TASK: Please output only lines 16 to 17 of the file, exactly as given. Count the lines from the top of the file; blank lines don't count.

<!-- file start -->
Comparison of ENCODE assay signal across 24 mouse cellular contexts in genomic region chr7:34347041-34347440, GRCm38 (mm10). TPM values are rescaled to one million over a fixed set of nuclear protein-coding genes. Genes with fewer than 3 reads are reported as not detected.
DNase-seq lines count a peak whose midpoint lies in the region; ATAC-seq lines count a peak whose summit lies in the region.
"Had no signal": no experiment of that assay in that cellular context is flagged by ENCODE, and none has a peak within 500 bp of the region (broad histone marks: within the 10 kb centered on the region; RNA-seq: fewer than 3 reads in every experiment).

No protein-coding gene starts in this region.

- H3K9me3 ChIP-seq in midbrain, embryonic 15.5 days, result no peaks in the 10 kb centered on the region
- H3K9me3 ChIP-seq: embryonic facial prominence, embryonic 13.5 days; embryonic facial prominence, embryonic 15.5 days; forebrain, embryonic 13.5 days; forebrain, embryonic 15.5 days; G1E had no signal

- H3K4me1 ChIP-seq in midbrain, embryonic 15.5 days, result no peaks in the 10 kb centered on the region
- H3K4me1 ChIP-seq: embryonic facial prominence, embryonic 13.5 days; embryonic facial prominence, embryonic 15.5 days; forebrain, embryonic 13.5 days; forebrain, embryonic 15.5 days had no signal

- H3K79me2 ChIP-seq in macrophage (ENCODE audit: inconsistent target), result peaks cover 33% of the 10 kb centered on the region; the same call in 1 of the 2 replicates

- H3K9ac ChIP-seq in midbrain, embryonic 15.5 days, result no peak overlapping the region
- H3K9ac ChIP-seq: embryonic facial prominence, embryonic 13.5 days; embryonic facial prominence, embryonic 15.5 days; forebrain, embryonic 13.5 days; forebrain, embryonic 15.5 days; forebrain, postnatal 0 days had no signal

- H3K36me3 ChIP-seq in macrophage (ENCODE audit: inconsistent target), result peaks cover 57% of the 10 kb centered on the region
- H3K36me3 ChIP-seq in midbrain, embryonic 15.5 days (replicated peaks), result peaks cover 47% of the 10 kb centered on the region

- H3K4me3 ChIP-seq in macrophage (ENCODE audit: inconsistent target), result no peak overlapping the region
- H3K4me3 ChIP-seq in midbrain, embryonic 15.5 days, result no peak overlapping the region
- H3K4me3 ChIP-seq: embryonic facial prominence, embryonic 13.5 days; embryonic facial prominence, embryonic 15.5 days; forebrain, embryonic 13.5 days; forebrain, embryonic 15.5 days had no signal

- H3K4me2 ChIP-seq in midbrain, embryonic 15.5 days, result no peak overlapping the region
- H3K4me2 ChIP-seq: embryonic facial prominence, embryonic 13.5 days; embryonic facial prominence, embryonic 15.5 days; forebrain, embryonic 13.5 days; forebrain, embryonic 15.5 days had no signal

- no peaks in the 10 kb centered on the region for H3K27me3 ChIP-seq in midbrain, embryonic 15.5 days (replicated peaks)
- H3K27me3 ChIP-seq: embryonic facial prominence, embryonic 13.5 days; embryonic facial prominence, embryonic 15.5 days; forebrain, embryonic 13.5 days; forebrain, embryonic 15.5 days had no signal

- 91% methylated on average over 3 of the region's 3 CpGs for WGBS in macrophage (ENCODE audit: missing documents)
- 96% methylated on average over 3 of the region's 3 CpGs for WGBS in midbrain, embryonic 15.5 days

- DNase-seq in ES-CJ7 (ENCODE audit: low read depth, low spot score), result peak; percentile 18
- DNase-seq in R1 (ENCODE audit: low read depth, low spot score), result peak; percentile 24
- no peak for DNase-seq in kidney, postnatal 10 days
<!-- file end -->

- H3K4me3 ChIP-seq: embryonic facial prominence, embryonic 13.5 days; embryonic facial prominence, embryonic 15.5 days; forebrain, embryonic 13.5 days; forebrain, embryonic 15.5 days had no signal

- H3K4me2 ChIP-seq in midbrain, embryonic 15.5 days, result no peak overlapping the region